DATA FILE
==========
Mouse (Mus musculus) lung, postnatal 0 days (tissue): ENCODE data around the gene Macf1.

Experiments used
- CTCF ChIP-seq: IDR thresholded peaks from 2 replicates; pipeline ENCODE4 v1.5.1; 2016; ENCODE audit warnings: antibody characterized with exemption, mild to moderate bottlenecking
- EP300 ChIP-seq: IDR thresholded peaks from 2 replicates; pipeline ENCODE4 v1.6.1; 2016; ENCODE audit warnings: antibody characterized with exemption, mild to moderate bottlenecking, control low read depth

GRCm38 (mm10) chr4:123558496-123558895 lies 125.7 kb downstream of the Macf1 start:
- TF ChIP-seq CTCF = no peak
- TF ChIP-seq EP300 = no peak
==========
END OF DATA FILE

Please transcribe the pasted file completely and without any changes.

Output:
Mouse (Mus musculus) lung, postnatal 0 days (tissue): ENCODE data around the gene Macf1.

Experiments used
- CTCF ChIP-seq: IDR thresholded peaks from 2 replicates; pipeline ENCODE4 v1.5.1; 2016; ENCODE audit warnings: antibody characterized with exemption, mild to moderate bottlenecking
- EP300 ChIP-seq: IDR thresholded peaks from 2 replicates; pipeline ENCODE4 v1.6.1; 2016; ENCODE audit warnings: antibody characterized with exemption, mild to moderate bottlenecking, control low read depth

GRCm38 (mm10) chr4:123558496-123558895 lies 125.7 kb downstream of the Macf1 start:
- TF ChIP-seq CTCF = no peak
- TF ChIP-seq EP300 = no peak